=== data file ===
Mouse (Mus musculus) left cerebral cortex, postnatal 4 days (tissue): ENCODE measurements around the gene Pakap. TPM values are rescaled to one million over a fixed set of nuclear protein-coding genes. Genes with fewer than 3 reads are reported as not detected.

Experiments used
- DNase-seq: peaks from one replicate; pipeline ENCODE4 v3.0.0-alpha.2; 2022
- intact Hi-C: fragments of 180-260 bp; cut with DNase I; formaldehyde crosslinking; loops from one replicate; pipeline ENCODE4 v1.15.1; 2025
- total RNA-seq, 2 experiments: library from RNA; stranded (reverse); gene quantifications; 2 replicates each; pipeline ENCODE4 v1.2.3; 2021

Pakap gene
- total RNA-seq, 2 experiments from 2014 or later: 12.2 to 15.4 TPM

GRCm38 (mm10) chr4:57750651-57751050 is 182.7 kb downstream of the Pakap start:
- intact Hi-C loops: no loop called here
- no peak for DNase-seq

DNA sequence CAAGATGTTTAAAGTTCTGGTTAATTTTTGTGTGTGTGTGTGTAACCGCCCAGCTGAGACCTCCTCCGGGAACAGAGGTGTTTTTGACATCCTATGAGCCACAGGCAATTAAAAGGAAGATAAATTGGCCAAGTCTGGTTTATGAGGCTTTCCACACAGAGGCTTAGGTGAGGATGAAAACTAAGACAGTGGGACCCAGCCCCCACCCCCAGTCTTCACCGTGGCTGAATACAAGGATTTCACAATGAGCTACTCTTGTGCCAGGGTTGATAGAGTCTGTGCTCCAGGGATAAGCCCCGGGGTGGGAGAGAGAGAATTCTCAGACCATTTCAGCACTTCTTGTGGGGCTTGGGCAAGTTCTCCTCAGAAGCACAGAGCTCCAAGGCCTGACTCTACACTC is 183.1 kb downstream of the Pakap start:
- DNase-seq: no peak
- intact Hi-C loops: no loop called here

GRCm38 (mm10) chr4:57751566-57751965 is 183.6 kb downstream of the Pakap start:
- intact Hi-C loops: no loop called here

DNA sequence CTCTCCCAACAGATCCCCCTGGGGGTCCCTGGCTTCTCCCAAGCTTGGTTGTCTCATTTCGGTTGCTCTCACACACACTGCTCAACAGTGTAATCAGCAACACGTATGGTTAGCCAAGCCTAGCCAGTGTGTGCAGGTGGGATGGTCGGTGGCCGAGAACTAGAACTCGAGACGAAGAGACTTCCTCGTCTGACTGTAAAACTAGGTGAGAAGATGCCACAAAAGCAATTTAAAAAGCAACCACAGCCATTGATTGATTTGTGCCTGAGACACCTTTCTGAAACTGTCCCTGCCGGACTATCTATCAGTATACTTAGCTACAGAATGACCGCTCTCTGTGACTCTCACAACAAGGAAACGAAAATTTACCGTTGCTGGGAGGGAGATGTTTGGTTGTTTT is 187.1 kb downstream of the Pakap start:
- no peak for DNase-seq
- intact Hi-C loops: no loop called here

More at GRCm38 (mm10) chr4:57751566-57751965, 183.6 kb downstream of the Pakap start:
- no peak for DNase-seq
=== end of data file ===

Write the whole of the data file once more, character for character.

Mouse (Mus musculus) left cerebral cortex, postnatal 4 days (tissue): ENCODE measurements around the gene Pakap. TPM values are rescaled to one million over a fixed set of nuclear protein-coding genes. Genes with fewer than 3 reads are reported as not detected.

Experiments used
- DNase-seq: peaks from one replicate; pipeline ENCODE4 v3.0.0-alpha.2; 2022
- intact Hi-C: fragments of 180-260 bp; cut with DNase I; formaldehyde crosslinking; loops from one replicate; pipeline ENCODE4 v1.15.1; 2025
- total RNA-seq, 2 experiments: library from RNA; stranded (reverse); gene quantifications; 2 replicates each; pipeline ENCODE4 v1.2.3; 2021

Pakap gene
- total RNA-seq, 2 experiments from 2014 or later: 12.2 to 15.4 TPM

GRCm38 (mm10) chr4:57750651-57751050 is 182.7 kb downstream of the Pakap start:
- intact Hi-C loops: no loop called here
- no peak for DNase-seq

DNA sequence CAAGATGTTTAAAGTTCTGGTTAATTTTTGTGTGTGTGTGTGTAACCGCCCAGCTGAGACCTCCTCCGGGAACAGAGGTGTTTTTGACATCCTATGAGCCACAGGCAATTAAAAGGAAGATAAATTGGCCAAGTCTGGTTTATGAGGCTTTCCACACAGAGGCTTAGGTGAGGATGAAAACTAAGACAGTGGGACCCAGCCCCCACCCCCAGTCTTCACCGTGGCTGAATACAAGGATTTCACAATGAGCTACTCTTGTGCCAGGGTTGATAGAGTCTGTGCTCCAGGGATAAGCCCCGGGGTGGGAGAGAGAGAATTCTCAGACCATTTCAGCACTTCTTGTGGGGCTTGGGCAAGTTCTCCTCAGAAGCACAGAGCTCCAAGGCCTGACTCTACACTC is 183.1 kb downstream of the Pakap start:
- DNase-seq: no peak
- intact Hi-C loops: no loop called here

GRCm38 (mm10) chr4:57751566-57751965 is 183.6 kb downstream of the Pakap start:
- intact Hi-C loops: no loop called here

DNA sequence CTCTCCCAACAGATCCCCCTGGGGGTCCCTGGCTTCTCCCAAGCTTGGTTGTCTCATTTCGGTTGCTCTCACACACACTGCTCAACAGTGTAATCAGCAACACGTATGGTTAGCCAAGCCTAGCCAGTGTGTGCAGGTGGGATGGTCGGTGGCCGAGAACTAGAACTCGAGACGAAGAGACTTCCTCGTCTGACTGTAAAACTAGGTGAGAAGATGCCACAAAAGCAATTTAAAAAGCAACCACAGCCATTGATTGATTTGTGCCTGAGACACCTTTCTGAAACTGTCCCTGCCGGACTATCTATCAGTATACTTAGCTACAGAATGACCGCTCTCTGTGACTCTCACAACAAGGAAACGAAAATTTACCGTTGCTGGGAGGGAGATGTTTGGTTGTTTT is 187.1 kb downstream of the Pakap start:
- no peak for DNase-seq
- intact Hi-C loops: no loop called here

More at GRCm38 (mm10) chr4:57751566-57751965, 183.6 kb downstream of the Pakap start:
- no peak for DNase-seq